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HR Leaders: 7 Policy & Procedure Documents That May Need An Urgent Rewrite

HR strategy should be focused on aligning the needs of the people and the needs of the organisation. 

Achieving that requires a strong foundation in many aspects of HR – and we should not ignore the policies and procedures that form the ‘baseline’ of performance, process, and behaviour. 

Well-conceived, well-written policy and procedure documentation can underpin our efforts to raise performance across the organisation. It is the foundation and can guide us when we are not sure where to turn.

Over-focus on policy and procedures can lead to an excessively mechanical approach to HR; it should not be a case of people ‘serving’ the policies; the policies should serve the people.

But ignoring this important documentation and failing to update it regularly can cause confusion across the organisation – including in your HR team – and lead to unnecessary misunderstandings.

So which policy and procedure documents should you concentrate your efforts on? Which ones need to be dusted off and updated to reflect the present needs of your organisationand your people? And how can this documentation help yourorganisation reach its overall goals?

1. Role descriptions

Role descriptions that accurately reflect each position will not only help you attract the right people with the right skills and personal credentials to your organisation; Descriptions should be more than a general list of duties and responsibilitiesThey can help to ‘sell’ the role and inspire potential candidates.

They also provide clarity and structure, and potentially highlight any ‘gaps’ in your team. But make sure that they also meet all applicable state and federal labour regulations.

2. Employee contracts

Well-designed employee contracts are essential for protecting your organisation’s interests and for clearly laying out what’s expected of you and your employee in the engagement.

You probably have a few templates for various roles – but are these complete and have they been updated recently? If not, it’s a good idea to revisit them for all the key roles in your organisation and remove any areas of doubt or confusion. 

If you have crossed the ‘t’s and dotted the ‘i’s, it can pay dividends down the line in the case of a dispute.

3. On-boarding and induction documents

This documentation is essential for establishing a system to welcome new employees to the company and to ensure that they become familiar with the main management practices.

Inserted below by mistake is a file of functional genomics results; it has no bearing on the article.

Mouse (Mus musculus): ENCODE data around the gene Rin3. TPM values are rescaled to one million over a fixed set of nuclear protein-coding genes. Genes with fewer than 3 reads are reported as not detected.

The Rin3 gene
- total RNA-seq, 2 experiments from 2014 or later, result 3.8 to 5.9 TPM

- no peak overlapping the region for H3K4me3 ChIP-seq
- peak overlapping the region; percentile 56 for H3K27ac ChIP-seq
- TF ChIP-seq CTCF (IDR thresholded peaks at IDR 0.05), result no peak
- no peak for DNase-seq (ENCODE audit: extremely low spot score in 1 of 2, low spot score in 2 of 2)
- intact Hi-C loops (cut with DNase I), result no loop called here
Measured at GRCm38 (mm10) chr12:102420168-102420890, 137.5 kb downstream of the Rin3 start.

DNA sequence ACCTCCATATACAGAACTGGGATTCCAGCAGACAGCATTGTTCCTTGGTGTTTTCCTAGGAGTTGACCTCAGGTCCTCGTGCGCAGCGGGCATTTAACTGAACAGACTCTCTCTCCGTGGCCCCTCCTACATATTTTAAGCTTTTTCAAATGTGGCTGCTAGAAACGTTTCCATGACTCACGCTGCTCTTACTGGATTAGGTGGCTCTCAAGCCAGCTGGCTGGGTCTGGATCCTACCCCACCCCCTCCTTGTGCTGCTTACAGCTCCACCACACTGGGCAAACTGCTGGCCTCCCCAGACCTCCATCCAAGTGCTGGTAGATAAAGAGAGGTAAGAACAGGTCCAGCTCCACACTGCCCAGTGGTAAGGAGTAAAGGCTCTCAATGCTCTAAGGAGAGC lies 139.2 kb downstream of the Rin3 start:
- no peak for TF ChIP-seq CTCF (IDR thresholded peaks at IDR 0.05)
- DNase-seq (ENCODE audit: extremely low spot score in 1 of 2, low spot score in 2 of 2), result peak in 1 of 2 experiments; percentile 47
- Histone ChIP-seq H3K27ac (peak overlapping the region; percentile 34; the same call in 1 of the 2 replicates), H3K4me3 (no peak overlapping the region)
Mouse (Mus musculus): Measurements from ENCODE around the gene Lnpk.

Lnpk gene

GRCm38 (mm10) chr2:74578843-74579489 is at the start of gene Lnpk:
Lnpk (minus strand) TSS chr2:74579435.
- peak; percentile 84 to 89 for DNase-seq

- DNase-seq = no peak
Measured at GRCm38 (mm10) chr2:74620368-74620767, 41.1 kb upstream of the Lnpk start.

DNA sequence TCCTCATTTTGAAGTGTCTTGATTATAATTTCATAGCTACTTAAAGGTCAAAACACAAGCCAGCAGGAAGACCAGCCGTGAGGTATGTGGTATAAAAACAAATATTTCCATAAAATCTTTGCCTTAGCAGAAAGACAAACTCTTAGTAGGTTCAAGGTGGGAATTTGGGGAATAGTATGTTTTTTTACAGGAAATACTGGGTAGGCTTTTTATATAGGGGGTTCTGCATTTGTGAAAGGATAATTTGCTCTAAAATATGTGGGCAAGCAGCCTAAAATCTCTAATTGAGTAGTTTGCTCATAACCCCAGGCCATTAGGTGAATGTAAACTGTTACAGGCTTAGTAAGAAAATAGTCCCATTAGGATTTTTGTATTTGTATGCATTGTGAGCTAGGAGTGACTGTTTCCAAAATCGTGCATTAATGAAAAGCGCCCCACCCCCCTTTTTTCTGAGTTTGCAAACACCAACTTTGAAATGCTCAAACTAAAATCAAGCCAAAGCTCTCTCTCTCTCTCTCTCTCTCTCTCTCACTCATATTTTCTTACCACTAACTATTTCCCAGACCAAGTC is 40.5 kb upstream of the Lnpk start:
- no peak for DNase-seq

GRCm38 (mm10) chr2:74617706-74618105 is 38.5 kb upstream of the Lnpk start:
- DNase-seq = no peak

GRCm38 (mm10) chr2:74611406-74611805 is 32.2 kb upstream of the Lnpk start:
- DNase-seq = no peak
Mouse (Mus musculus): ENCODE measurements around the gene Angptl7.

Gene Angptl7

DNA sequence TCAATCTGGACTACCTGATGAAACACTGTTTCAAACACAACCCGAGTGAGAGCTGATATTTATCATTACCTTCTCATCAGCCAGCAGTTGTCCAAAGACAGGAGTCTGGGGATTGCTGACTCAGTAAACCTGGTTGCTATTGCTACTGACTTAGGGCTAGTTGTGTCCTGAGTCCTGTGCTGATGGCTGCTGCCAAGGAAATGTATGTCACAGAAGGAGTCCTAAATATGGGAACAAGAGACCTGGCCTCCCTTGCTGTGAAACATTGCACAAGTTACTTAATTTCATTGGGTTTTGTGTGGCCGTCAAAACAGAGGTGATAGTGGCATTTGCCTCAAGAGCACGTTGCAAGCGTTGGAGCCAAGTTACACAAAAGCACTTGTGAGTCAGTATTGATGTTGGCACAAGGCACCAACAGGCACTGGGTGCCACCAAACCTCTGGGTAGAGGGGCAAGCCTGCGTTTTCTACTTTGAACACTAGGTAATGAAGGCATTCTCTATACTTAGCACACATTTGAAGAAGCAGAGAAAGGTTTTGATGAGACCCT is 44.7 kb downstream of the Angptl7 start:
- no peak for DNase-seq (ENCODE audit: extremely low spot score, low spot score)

It helps them understand your organisation, its culture, and where they fit into it.

You want your new employees to grow with your organisation, so it’s important to engage and inform them. Help them feel part of the process from day one.

Include all the essentials of both employee and employer expectations in your on-boarding process documents.

4. Policies and procedures manual

All company policies and procedures should be documented in a manual accessible to all employees. 

This needs to be compliant with federal and state employment laws and should outline everything from policies with regards to employee leave to sexual harassment and worker safety. It also needs to provide acceptable conduct guidelines.

Policies need to apply equally to all employees and your manual should be detailed enough to remove confusion and avoid future conflicts.

5. Defining competencies

It’s important for employers to be able to evaluate performance and track progress towards the wider vision of the organisation; and for employees to understand how they can be productive and meet expectations.

By creating a structured model, you can identify competencies required in the organisation for each role. This can support your business and help it grow in line with your values.

6. Objective setting and KPIs

You also need a specific framework for measuring how you and your employees are doing. By setting objectives and KPIs, you are better able to measure performance.

This will vary from role to role, of course. For sales people, there will be appointment and sales targets; for customer service people, customer satisfaction levels are important.

The job description should provide an overview of what’s required but this is where you need to be more specific and provide some benchmarks for measuring performance.

7. Employee discipline and termination 

This is another area that, legally, can get troublesome. You need to ensure that, when an employee is disciplined, investigated, warned, or terminated, it doesn’t come back to bite you.

Policies must be well-defined and communicated to employees as appropriate.

Ensure that policies meet all current federal and state laws and enforce them fairly and consistently to avoid facing a legal backlash from a disgruntled ex-employee.

The above seven pieces of documentation, when professionally written, can bring extra structure, consistency, and clarity to your organisation – both for management and employees

It will help you avoid misunderstandings and conflict and will serve as the ‘rudder’ that guides you through the storm, when common sense, experience, and HR expertise alone is not enough. 

For this reason, it deserves attention: make sure that it doesn’t get placed at the back of a cabinet and ignored for the next five years. It should evolve with your organisation and be written by someone who understands the complexities of current state and federal HR law.

Do your policy and procedure documents need refreshing? If you don’t have the time or expertise in your own department, I have a legal background and considerable experience in tailoring HR documentation to organisations’ unique needs

Email me here: ush@collaboratehr.com.au.

Posted on October 19, 2017

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